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Pediatrics. 2010 May;125(5):e1135-42. doi: 10.1542/peds.2009-2268. Epub 2010 Apr 12.

Human recombinant erythropoietin in asphyxia neonatorum: pilot trial.

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  • 1Department of Neonatology, Tanta University, Tanta, Egypt.



The goal was to examine biochemical, neurophysiologic, anatomic, and clinical changes associated with erythropoietin administration to neonates with hypoxic-ischemic encephalopathy (HIE).


We conducted a prospective case-control study with 45 neonates in 3 groups, a normal healthy group (N = 15), a HIE-erythropoietin group (N = 15; infants with mild/moderate HIE who received human recombinant erythropoietin, 2500 IU/kg, subcutaneously, daily for 5 days), and a HIE-control group (N = 15; did not receive erythropoietin). Serum concentrations of nitric oxide (NO) were measured at enrollment for the normal healthy neonates and at enrollment and after 2 weeks for the 2 HIE groups. The 2 HIE groups underwent electroencephalography at enrollment and at 2 to 3 weeks. Brain MRI was performed at 3 weeks. Neurologic evaluations and Denver Developmental Screening Test II assessments were performed at 6 months.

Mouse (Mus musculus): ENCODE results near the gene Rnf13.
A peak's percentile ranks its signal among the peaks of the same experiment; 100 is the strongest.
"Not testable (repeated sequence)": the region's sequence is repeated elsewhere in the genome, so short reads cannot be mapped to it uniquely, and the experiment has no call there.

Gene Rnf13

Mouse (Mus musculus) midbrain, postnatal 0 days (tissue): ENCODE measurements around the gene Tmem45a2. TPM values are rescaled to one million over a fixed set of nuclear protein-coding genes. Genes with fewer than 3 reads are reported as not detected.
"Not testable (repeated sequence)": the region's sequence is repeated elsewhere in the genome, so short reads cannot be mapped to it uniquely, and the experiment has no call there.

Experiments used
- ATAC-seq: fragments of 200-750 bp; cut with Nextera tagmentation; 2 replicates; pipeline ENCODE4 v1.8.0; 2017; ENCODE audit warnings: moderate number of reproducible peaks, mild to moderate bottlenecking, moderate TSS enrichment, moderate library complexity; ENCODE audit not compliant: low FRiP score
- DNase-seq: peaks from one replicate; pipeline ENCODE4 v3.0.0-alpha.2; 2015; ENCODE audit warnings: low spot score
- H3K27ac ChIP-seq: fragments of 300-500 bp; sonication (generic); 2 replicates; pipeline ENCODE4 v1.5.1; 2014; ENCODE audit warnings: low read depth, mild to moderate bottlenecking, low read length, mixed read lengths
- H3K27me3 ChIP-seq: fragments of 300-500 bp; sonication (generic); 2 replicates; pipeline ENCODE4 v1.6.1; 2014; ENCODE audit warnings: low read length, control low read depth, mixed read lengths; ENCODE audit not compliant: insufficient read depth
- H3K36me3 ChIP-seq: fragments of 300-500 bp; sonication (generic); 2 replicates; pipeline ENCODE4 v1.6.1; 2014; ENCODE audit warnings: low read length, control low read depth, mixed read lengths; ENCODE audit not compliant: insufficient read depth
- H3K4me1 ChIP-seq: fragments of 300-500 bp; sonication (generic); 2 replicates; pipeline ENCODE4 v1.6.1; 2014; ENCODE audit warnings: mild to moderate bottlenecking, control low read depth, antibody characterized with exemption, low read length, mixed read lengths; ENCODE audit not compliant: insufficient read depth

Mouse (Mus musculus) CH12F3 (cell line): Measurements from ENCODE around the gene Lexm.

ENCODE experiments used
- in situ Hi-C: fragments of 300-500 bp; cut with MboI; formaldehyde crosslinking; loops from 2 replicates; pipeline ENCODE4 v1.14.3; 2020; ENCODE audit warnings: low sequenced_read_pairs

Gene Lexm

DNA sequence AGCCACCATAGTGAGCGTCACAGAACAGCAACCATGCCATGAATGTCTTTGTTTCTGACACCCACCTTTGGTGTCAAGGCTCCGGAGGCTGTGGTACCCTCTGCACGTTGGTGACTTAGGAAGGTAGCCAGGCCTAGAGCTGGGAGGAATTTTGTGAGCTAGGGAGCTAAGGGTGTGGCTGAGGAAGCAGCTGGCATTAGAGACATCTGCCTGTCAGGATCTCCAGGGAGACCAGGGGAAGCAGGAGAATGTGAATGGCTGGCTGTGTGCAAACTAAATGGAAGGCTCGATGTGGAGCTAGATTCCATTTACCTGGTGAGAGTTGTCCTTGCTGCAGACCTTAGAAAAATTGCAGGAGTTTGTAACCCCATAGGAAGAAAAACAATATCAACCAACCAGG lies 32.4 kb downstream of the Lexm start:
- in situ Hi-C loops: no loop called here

Compared with normal healthy neonates, the 2 HIE groups had greater blood NO concentrations (P < .001). At enrollment, the 2 HIE groups did not differ in clinical severity, seizure incidence, NO concentrations, or electroencephalographic findings. At 2 weeks of age, electroencephalographic backgrounds improved significantly (P = .01) and NO concentrations decreased (P < .001) in the HIE-erythropoietin group, compared with the HIE-control group; MRI findings did not differ between groups. At 6 months of age, infants in the HIE-erythropoietin group had fewer neurologic (P = .03) and developmental (P = .03) abnormalities.


This study demonstrates the feasibility of early administration of human recombinant erythropoietin to term neonates with HIE, to protect against encephalopathy.

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